I was thinking of the latter movie the other day when my brother Adam shared this news item.  He offered this observation on what might be perceived as a 'revolting development.' He's not too far off the mark. In much the same way as scientists believe that cockroaches will survive a nuclear holocaust, I've always believed they'll be showering in Bud because I cannot imagine what else you'd want to do with it.

I've never really held posers in high regard even when I struggled to be one, but there's some sort of cosmic justice in play here when a beer that stole its name from one from across the ocean and then outhustled and outmuscled it on these shores in terms of promotion, distribution and sales gets tripped up by boutique brews.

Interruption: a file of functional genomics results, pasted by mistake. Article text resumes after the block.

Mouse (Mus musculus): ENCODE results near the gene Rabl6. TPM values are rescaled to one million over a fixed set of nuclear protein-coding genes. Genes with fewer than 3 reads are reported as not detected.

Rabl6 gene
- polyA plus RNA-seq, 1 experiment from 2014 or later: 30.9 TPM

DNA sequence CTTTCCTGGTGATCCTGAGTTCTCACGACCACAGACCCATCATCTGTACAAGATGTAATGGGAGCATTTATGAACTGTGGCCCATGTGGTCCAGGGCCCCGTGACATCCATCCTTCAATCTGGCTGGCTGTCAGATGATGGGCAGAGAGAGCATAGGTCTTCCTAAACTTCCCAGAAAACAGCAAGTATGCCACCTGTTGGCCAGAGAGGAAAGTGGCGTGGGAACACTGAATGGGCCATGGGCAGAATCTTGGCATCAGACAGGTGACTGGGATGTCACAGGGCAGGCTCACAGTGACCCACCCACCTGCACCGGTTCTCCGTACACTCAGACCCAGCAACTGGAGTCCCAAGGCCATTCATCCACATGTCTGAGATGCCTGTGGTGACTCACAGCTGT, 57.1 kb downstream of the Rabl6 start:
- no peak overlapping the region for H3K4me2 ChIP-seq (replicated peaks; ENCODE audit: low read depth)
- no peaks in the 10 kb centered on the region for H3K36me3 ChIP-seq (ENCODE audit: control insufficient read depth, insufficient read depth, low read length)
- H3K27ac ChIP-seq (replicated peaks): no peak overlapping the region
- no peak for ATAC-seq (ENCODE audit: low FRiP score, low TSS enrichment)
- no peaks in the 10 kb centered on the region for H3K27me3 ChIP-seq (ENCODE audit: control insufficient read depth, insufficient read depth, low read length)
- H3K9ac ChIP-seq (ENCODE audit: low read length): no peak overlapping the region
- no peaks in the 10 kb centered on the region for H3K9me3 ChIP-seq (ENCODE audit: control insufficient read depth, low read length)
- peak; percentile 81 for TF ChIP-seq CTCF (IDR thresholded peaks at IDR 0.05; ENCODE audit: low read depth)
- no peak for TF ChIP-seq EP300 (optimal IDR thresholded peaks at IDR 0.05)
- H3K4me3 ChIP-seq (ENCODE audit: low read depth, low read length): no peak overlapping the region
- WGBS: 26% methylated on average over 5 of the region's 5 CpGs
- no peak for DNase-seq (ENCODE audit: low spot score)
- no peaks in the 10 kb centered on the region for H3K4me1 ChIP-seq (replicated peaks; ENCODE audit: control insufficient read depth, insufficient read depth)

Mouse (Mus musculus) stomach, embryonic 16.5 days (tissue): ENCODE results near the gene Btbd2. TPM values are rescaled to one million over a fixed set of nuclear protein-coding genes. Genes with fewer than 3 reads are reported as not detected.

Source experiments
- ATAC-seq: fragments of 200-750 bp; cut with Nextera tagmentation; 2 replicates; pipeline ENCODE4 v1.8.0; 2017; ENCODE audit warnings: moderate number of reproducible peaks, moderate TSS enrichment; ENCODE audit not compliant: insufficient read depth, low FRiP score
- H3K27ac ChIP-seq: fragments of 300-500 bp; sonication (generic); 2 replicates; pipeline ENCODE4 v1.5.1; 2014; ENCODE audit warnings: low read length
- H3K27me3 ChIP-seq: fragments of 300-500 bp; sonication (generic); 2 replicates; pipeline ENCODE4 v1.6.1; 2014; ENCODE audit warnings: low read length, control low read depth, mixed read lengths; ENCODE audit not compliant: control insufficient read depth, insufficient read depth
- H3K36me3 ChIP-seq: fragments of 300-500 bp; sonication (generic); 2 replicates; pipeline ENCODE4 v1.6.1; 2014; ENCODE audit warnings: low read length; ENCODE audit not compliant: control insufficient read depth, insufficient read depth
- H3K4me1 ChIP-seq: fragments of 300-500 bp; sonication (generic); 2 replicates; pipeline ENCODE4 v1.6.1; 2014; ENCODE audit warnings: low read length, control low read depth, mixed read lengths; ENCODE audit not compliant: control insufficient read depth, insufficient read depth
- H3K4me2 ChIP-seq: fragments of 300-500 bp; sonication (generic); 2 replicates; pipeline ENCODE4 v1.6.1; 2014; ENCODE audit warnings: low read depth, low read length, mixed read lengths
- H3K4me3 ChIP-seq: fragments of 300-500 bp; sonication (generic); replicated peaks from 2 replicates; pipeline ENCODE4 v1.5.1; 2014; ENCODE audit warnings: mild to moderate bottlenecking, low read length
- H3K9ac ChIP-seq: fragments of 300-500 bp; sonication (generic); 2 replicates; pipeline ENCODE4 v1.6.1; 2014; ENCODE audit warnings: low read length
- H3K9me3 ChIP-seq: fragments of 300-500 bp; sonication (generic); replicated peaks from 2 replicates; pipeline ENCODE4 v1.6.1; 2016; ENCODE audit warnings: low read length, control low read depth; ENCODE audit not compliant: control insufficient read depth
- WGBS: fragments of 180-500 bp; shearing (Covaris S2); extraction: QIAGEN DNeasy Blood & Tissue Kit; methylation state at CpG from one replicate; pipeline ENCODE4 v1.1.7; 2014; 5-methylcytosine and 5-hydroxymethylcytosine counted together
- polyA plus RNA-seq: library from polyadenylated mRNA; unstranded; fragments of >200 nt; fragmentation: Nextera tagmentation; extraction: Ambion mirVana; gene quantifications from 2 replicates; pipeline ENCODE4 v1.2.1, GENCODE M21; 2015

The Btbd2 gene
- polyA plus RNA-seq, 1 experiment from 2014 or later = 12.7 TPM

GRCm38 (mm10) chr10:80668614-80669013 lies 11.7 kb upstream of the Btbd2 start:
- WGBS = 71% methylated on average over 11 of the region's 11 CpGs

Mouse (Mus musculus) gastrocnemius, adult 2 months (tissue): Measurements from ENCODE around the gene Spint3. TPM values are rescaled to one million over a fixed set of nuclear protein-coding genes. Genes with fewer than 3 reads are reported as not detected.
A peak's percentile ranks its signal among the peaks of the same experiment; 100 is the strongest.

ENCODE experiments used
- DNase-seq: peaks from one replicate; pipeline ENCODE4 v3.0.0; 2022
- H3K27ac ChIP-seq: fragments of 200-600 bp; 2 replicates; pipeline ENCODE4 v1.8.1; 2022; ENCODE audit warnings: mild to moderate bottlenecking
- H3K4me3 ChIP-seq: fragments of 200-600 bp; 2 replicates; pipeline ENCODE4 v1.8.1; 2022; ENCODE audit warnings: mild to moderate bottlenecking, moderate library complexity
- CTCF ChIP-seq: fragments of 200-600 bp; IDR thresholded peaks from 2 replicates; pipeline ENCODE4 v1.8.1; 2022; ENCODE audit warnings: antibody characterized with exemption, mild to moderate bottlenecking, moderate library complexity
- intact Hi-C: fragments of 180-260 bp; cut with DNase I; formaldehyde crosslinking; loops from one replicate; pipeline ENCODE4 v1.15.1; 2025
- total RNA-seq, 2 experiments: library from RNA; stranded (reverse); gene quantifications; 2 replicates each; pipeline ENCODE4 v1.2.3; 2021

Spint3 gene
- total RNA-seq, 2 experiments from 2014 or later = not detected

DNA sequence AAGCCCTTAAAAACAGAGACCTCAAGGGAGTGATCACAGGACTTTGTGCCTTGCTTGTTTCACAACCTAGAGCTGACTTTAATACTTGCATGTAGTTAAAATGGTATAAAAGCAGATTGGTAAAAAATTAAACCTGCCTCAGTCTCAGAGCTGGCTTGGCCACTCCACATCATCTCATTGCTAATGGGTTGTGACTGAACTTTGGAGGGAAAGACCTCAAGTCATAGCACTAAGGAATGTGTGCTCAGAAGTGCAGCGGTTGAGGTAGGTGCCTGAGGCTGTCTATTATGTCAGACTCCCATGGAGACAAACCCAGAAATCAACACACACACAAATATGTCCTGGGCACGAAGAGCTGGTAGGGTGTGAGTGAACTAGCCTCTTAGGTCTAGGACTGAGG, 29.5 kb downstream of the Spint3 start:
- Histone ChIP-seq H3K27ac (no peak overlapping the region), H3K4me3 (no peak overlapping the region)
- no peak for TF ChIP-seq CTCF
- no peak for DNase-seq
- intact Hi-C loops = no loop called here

I'm thinking my chances of a pony ride for my birthday just improved quite dramatically because the pool of available equestrian transportation just expanded exponentially.

I'm puzzled as to the New in the new Bud (same as the old Bud?) especially its bouquet since I always thought the Clydesdales had as much to do with the taste as they did with the delivery.
-bill kenny

Friday, November 28, 2014

Need vs. Greed

We did not clear the table yesterday after our Thanksgiving meal and rush out to the mall. If you did I will strive to NOT sound judgmental and will probably fail (part of the inheritance as TOC (The Oldest Child) is a tendency to both hector and lecture where simple conversation should suffice).

I was very grateful yesterday to have the people I most love in my life at our table. Sigrid, Michelle, Patrick (and Jenna)-a whole lot more than I had when this little Carney show started sixty-two plus years ago. My Mom moved to Florida years ago because of her allergies to Jersey snow and all my brothers and sisters and their loved ones had, I hope, fine holidays even if some have challenges ahead that may make some previously rough times seem halcyon by comparison.